Gopuff’s Vertical Integration Throws The DoorDash Model Out The Window


  • While DoorDash has captured 60 percent market share of the convenience delivery industry, higher profits seem to remain out of reach.
  • Whereas DoorDash and others rely on third-party vendors, competitor Gopuff does not — their model is more like Amazon than Uber.
  • Its US sales grew 53% year-over-year in 2021, and they’re valued at $40B ahead of their predicted IPO this year.

Of all the ways that the pandemic has permanently changed the way we live our lives, perhaps the greatest is how we order food. With restaurant shut downs, so many working from home, and the increasing digital sophistication, many of us have probably ordered more food online in the last two years alone than in the previous 20 combined.

The question for investors is which of all the available platforms is going to be the smartest place to put their money. While there’s been massive customer adoption, razor-thin margins feed uncertainty that instant delivery services can profit on a large scale.

We’re well past the introduction phase of business cycle and into the growth phase. So, who’s got the model to dominate the maturity phase?

Companies like GrubHub and Uber Eats have become household names, with DoorDash (NYSE:DASH) having captured 60 percent market share of the convenience delivery industry. So, it seems like they’re poised to become the Google, Xerox, or Kleenex of this tranche of e-commerce, right?

Probably not. As another Seeking Alpha writer laid out in great detail, the company’s growth momentum has started to slow while higher profits still remain beyond its reach. DoorDash’s gross order value (GOV) has slowed from a lofty 70% in Q2 2021, according to the most recent financials, down to a predicted 14-19% GOV for 2022.

So the brakes have been slammed on DD’s growth, while the food delivery market is expected to continue to grow at CAGR 11% until 2025. DoorDash is in a weaker competitive position than it appears, and the stock (DASH) is too expensive – with the author going so far as to say Dash Away From DoorDash.

Growth without profitability is not sustainable.

The fundamental problem with many of these delivery services is that they rely heavily on third-party vendors. On the one hand, the delivery company can benefit from another company’s brand – McDonald’s, Pizza Hut, etc. But on the other hand, there’s a step in the supply chain that’s completely out of the delivery company’s control. So, if the third-party makes a mistake with the order, the customer may kill the messenger.

One company that seems to have realized this and pivoted away from it is Philadelphia-based Gopuff, whose product line looks like the aisles of a convenience store, nonperishable food – like snacks, soft drinks, and ice cream – and household items – like toiletries, batteries, pet food, and diapers. They even have their own branded bottled water now.

It was started as an on-demand hookah deliver service, founded in 2013 by two Drexel University students, Yakir Gola and Rafael Ilishayev. In 2017, they were named to Forbes Magazine’s 30 Under 30 list for ecommerce and Target Marketing’s target makers of the year.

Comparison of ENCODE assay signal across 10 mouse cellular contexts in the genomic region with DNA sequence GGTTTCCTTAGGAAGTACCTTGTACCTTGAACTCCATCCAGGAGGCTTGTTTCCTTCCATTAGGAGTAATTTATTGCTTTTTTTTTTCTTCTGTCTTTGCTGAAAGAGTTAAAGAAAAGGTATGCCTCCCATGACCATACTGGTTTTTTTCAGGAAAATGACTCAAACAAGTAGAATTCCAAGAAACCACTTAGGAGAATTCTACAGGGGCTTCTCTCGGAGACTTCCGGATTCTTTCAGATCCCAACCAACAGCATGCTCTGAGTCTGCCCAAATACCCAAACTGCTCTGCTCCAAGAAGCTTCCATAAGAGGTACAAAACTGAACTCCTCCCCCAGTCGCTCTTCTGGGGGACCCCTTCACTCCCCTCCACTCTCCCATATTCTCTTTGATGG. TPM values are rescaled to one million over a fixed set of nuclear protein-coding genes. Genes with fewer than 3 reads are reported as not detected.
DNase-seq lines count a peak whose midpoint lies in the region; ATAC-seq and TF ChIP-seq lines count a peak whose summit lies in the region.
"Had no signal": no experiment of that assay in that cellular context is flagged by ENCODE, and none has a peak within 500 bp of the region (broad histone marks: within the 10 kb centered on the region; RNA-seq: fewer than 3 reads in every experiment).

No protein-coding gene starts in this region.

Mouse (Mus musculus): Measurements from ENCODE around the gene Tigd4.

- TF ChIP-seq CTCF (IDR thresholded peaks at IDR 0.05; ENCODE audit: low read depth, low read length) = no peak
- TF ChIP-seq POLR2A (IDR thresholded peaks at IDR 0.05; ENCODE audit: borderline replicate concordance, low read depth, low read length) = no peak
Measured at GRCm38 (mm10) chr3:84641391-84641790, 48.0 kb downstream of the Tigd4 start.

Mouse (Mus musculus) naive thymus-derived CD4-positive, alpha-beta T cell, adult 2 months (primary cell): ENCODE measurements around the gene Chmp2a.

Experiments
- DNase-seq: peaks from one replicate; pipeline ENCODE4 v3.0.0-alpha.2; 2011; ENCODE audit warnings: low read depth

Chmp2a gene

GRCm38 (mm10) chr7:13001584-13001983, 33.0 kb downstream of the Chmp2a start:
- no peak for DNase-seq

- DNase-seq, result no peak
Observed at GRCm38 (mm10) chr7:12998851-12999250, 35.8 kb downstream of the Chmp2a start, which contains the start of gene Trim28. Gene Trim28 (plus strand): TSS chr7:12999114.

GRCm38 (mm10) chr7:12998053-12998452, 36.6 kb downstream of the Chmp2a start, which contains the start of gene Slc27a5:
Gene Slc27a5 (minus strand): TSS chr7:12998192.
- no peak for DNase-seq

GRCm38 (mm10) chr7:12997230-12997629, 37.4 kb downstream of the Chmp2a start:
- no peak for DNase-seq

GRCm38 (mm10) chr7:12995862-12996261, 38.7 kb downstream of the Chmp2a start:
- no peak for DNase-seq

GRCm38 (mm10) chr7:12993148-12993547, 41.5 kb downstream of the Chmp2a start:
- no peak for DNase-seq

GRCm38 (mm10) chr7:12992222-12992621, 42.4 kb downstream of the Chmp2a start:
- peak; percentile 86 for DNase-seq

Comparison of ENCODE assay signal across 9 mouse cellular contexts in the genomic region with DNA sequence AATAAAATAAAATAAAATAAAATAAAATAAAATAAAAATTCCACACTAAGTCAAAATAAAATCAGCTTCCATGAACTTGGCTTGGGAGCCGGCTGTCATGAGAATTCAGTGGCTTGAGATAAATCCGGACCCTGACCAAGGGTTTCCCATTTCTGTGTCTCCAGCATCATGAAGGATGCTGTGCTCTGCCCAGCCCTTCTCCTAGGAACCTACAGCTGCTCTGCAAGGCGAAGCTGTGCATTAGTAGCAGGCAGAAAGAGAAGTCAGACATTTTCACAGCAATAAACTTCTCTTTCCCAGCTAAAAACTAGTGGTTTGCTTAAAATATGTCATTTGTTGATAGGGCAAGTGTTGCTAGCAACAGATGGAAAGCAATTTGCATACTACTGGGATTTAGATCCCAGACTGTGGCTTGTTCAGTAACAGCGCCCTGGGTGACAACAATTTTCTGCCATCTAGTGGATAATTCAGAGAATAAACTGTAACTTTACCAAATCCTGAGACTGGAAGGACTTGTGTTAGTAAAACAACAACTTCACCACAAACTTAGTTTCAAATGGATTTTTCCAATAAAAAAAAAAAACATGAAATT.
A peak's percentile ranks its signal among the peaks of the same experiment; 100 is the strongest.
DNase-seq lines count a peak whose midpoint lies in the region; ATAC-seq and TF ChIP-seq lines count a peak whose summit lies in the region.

Their goal is to make Gopuff more like Amazon than like Uber. That was the elevator pitch captured in a recent Axios profile, with vertical integration that hasn’t even occurred to its competitors. Whereas the aforementioned companies rely on someone else to provide the goods, Gopuff has almost 600 micro-fulfillment centers, up from 380 in 2020, filled with the staples of daily life. Cutting out the third-party vendor, Gopuff ships directly to its customers who are saved a trip to 7-11 or the corner grocery store.

There’s a flat delivery fee of under $3, plus any margins on users’ orders, and claims a 4.9% profit per order – profit they don’t have to share with anyone.

With coverage for about 30% of the US population in mostly high-density areas, Gopuff had 3 million users and more than $2 billion in revenue. Its US sales grew 53% year-over-year in 2021, after a huge COVID-related surge of 173% in 2020, according to market research firm YipitData, which also determined that Gopuff has 73% of the first-party platform convenience delivery market. Gopuff also has a growing footprint in the UK, France, and Spain.

Furthermore, Gopuff is scooping up highly lucrative alcohol licenses, with more than 400 already in 30 states. They’ve had a beer-delivery service called goBeer since 2015 and acquired the Liquor Barn chain in 2021.

VCs have valued Gopuff at $15 billion ahead of a predicted 2H2022 IPO.

Convenience delivery services will continue to grow. Restaurant deliveries will probably never see the same numbers they did during COVID, but the demand for nonperishable goods delivered to your doorstep will only increase. As investment opportunities with Gopuff open up for the rest of us, consider this a strong buy.


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